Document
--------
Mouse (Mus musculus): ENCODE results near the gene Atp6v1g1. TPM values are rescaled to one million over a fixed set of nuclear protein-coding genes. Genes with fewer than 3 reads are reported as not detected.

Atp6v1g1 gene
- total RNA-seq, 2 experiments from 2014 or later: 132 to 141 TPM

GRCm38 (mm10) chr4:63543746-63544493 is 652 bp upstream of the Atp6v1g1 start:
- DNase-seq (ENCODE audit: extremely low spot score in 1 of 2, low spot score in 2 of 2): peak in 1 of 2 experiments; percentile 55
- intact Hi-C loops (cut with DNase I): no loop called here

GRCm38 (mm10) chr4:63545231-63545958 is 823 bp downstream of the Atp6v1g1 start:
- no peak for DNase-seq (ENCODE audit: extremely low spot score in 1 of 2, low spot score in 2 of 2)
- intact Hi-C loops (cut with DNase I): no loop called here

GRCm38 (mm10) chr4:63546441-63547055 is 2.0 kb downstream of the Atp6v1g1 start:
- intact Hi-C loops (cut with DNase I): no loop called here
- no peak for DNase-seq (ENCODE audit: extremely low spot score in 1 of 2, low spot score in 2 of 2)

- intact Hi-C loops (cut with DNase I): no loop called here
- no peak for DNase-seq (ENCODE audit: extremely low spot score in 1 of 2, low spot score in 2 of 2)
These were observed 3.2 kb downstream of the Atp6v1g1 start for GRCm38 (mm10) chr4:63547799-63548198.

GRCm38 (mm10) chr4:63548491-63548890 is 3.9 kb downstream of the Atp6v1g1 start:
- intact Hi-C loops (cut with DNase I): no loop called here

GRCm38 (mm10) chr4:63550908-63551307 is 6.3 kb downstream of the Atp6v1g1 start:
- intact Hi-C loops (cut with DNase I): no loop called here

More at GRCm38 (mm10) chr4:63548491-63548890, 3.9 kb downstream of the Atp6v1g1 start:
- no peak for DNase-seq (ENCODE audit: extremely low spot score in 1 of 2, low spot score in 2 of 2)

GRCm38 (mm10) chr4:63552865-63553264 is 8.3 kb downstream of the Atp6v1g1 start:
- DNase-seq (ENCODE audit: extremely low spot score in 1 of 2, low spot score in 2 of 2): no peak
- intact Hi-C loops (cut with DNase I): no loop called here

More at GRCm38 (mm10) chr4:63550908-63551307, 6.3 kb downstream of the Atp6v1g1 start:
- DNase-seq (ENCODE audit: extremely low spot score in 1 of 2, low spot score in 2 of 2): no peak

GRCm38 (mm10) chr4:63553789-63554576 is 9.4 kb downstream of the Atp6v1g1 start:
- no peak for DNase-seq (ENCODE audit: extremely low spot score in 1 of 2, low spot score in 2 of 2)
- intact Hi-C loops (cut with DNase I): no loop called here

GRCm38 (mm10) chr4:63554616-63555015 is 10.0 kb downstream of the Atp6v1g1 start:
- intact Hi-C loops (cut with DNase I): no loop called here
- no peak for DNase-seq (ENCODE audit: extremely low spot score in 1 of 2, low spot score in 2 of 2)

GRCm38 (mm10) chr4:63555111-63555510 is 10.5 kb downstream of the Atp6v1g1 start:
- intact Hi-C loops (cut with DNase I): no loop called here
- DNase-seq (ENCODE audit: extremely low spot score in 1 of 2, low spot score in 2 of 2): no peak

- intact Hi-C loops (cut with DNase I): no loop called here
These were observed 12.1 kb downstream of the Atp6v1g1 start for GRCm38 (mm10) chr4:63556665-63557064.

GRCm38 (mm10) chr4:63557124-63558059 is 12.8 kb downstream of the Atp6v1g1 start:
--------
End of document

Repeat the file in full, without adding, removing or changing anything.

Mouse (Mus musculus): ENCODE results near the gene Atp6v1g1. TPM values are rescaled to one million over a fixed set of nuclear protein-coding genes. Genes with fewer than 3 reads are reported as not detected.

Atp6v1g1 gene
- total RNA-seq, 2 experiments from 2014 or later: 132 to 141 TPM

GRCm38 (mm10) chr4:63543746-63544493 is 652 bp upstream of the Atp6v1g1 start:
- DNase-seq (ENCODE audit: extremely low spot score in 1 of 2, low spot score in 2 of 2): peak in 1 of 2 experiments; percentile 55
- intact Hi-C loops (cut with DNase I): no loop called here

GRCm38 (mm10) chr4:63545231-63545958 is 823 bp downstream of the Atp6v1g1 start:
- no peak for DNase-seq (ENCODE audit: extremely low spot score in 1 of 2, low spot score in 2 of 2)
- intact Hi-C loops (cut with DNase I): no loop called here

GRCm38 (mm10) chr4:63546441-63547055 is 2.0 kb downstream of the Atp6v1g1 start:
- intact Hi-C loops (cut with DNase I): no loop called here
- no peak for DNase-seq (ENCODE audit: extremely low spot score in 1 of 2, low spot score in 2 of 2)

- intact Hi-C loops (cut with DNase I): no loop called here
- no peak for DNase-seq (ENCODE audit: extremely low spot score in 1 of 2, low spot score in 2 of 2)
These were observed 3.2 kb downstream of the Atp6v1g1 start for GRCm38 (mm10) chr4:63547799-63548198.

GRCm38 (mm10) chr4:63548491-63548890 is 3.9 kb downstream of the Atp6v1g1 start:
- intact Hi-C loops (cut with DNase I): no loop called here

GRCm38 (mm10) chr4:63550908-63551307 is 6.3 kb downstream of the Atp6v1g1 start:
- intact Hi-C loops (cut with DNase I): no loop called here

More at GRCm38 (mm10) chr4:63548491-63548890, 3.9 kb downstream of the Atp6v1g1 start:
- no peak for DNase-seq (ENCODE audit: extremely low spot score in 1 of 2, low spot score in 2 of 2)

GRCm38 (mm10) chr4:63552865-63553264 is 8.3 kb downstream of the Atp6v1g1 start:
- DNase-seq (ENCODE audit: extremely low spot score in 1 of 2, low spot score in 2 of 2): no peak
- intact Hi-C loops (cut with DNase I): no loop called here

More at GRCm38 (mm10) chr4:63550908-63551307, 6.3 kb downstream of the Atp6v1g1 start:
- DNase-seq (ENCODE audit: extremely low spot score in 1 of 2, low spot score in 2 of 2): no peak

GRCm38 (mm10) chr4:63553789-63554576 is 9.4 kb downstream of the Atp6v1g1 start:
- no peak for DNase-seq (ENCODE audit: extremely low spot score in 1 of 2, low spot score in 2 of 2)
- intact Hi-C loops (cut with DNase I): no loop called here

GRCm38 (mm10) chr4:63554616-63555015 is 10.0 kb downstream of the Atp6v1g1 start:
- intact Hi-C loops (cut with DNase I): no loop called here
- no peak for DNase-seq (ENCODE audit: extremely low spot score in 1 of 2, low spot score in 2 of 2)

GRCm38 (mm10) chr4:63555111-63555510 is 10.5 kb downstream of the Atp6v1g1 start:
- intact Hi-C loops (cut with DNase I): no loop called here
- DNase-seq (ENCODE audit: extremely low spot score in 1 of 2, low spot score in 2 of 2): no peak

- intact Hi-C loops (cut with DNase I): no loop called here
These were observed 12.1 kb downstream of the Atp6v1g1 start for GRCm38 (mm10) chr4:63556665-63557064.

GRCm38 (mm10) chr4:63557124-63558059 is 12.8 kb downstream of the Atp6v1g1 start: